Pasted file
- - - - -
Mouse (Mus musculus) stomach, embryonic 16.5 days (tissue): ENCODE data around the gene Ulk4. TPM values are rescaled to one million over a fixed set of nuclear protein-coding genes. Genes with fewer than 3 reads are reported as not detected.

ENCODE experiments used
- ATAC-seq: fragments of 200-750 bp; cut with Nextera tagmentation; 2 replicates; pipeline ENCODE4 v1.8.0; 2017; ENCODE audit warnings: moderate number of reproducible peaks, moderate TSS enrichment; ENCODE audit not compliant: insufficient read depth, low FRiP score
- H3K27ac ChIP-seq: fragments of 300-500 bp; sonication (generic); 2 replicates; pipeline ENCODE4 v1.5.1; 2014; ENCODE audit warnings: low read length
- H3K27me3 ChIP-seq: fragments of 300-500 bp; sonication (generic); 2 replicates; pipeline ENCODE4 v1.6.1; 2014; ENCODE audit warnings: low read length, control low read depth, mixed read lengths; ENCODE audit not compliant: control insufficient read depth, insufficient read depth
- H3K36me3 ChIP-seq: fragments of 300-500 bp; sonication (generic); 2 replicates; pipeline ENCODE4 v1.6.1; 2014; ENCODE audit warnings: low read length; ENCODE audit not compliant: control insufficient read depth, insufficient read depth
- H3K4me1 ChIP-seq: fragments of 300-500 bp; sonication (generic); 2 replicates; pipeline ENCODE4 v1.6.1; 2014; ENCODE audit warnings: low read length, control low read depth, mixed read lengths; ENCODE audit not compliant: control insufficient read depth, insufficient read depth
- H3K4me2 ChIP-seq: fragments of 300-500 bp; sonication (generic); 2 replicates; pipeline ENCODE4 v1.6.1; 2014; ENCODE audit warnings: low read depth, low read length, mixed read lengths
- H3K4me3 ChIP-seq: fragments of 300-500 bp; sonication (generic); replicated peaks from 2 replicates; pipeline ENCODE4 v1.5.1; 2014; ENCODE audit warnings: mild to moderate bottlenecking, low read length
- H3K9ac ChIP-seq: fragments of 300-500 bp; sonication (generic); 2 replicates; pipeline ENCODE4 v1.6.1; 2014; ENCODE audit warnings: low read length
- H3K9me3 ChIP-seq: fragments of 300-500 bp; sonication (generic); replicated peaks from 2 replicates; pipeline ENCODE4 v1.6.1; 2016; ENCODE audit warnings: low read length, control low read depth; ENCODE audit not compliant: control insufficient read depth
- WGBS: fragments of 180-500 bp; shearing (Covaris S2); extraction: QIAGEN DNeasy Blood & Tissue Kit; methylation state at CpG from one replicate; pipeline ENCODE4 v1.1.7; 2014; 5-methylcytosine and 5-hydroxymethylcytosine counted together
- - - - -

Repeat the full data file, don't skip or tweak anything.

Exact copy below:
Mouse (Mus musculus) stomach, embryonic 16.5 days (tissue): ENCODE data around the gene Ulk4. TPM values are rescaled to one million over a fixed set of nuclear protein-coding genes. Genes with fewer than 3 reads are reported as not detected.

ENCODE experiments used
- ATAC-seq: fragments of 200-750 bp; cut with Nextera tagmentation; 2 replicates; pipeline ENCODE4 v1.8.0; 2017; ENCODE audit warnings: moderate number of reproducible peaks, moderate TSS enrichment; ENCODE audit not compliant: insufficient read depth, low FRiP score
- H3K27ac ChIP-seq: fragments of 300-500 bp; sonication (generic); 2 replicates; pipeline ENCODE4 v1.5.1; 2014; ENCODE audit warnings: low read length
- H3K27me3 ChIP-seq: fragments of 300-500 bp; sonication (generic); 2 replicates; pipeline ENCODE4 v1.6.1; 2014; ENCODE audit warnings: low read length, control low read depth, mixed read lengths; ENCODE audit not compliant: control insufficient read depth, insufficient read depth
- H3K36me3 ChIP-seq: fragments of 300-500 bp; sonication (generic); 2 replicates; pipeline ENCODE4 v1.6.1; 2014; ENCODE audit warnings: low read length; ENCODE audit not compliant: control insufficient read depth, insufficient read depth
- H3K4me1 ChIP-seq: fragments of 300-500 bp; sonication (generic); 2 replicates; pipeline ENCODE4 v1.6.1; 2014; ENCODE audit warnings: low read length, control low read depth, mixed read lengths; ENCODE audit not compliant: control insufficient read depth, insufficient read depth
- H3K4me2 ChIP-seq: fragments of 300-500 bp; sonication (generic); 2 replicates; pipeline ENCODE4 v1.6.1; 2014; ENCODE audit warnings: low read depth, low read length, mixed read lengths
- H3K4me3 ChIP-seq: fragments of 300-500 bp; sonication (generic); replicated peaks from 2 replicates; pipeline ENCODE4 v1.5.1; 2014; ENCODE audit warnings: mild to moderate bottlenecking, low read length
- H3K9ac ChIP-seq: fragments of 300-500 bp; sonication (generic); 2 replicates; pipeline ENCODE4 v1.6.1; 2014; ENCODE audit warnings: low read length
- H3K9me3 ChIP-seq: fragments of 300-500 bp; sonication (generic); replicated peaks from 2 replicates; pipeline ENCODE4 v1.6.1; 2016; ENCODE audit warnings: low read length, control low read depth; ENCODE audit not compliant: control insufficient read depth
- WGBS: fragments of 180-500 bp; shearing (Covaris S2); extraction: QIAGEN DNeasy Blood & Tissue Kit; methylation state at CpG from one replicate; pipeline ENCODE4 v1.1.7; 2014; 5-methylcytosine and 5-hydroxymethylcytosine counted together